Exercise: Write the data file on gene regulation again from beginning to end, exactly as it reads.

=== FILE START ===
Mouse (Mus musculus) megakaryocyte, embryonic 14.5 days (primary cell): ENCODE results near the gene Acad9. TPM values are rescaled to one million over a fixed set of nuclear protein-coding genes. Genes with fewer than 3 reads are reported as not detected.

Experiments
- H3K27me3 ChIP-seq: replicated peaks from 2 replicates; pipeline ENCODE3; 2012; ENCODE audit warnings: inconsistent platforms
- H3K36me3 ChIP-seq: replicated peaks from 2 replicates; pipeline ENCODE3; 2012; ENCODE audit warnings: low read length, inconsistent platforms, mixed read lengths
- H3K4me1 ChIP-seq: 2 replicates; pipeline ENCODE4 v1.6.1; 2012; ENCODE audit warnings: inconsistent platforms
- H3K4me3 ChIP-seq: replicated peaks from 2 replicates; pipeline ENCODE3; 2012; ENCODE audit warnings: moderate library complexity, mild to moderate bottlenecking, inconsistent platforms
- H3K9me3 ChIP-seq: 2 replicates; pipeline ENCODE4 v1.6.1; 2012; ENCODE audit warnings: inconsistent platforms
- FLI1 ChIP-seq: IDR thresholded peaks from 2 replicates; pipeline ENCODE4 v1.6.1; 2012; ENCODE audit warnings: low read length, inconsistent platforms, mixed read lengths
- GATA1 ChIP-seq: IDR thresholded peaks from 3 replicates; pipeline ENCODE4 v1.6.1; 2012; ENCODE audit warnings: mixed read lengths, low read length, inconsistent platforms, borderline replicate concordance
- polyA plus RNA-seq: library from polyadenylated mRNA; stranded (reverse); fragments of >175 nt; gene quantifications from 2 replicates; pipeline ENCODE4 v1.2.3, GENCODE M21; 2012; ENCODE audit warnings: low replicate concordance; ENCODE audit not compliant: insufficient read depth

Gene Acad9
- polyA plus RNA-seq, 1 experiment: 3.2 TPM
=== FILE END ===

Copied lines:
Mouse (Mus musculus) megakaryocyte, embryonic 14.5 days (primary cell): ENCODE results near the gene Acad9. TPM values are rescaled to one million over a fixed set of nuclear protein-coding genes. Genes with fewer than 3 reads are reported as not detected.

Experiments
- H3K27me3 ChIP-seq: replicated peaks from 2 replicates; pipeline ENCODE3; 2012; ENCODE audit warnings: inconsistent platforms
- H3K36me3 ChIP-seq: replicated peaks from 2 replicates; pipeline ENCODE3; 2012; ENCODE audit warnings: low read length, inconsistent platforms, mixed read lengths
- H3K4me1 ChIP-seq: 2 replicates; pipeline ENCODE4 v1.6.1; 2012; ENCODE audit warnings: inconsistent platforms
- H3K4me3 ChIP-seq: replicated peaks from 2 replicates; pipeline ENCODE3; 2012; ENCODE audit warnings: moderate library complexity, mild to moderate bottlenecking, inconsistent platforms
- H3K9me3 ChIP-seq: 2 replicates; pipeline ENCODE4 v1.6.1; 2012; ENCODE audit warnings: inconsistent platforms
- FLI1 ChIP-seq: IDR thresholded peaks from 2 replicates; pipeline ENCODE4 v1.6.1; 2012; ENCODE audit warnings: low read length, inconsistent platforms, mixed read lengths
- GATA1 ChIP-seq: IDR thresholded peaks from 3 replicates; pipeline ENCODE4 v1.6.1; 2012; ENCODE audit warnings: mixed read lengths, low read length, inconsistent platforms, borderline replicate concordance
- polyA plus RNA-seq: library from polyadenylated mRNA; stranded (reverse); fragments of >175 nt; gene quantifications from 2 replicates; pipeline ENCODE4 v1.2.3, GENCODE M21; 2012; ENCODE audit warnings: low replicate concordance; ENCODE audit not compliant: insufficient read depth

Gene Acad9
- polyA plus RNA-seq, 1 experiment: 3.2 TPM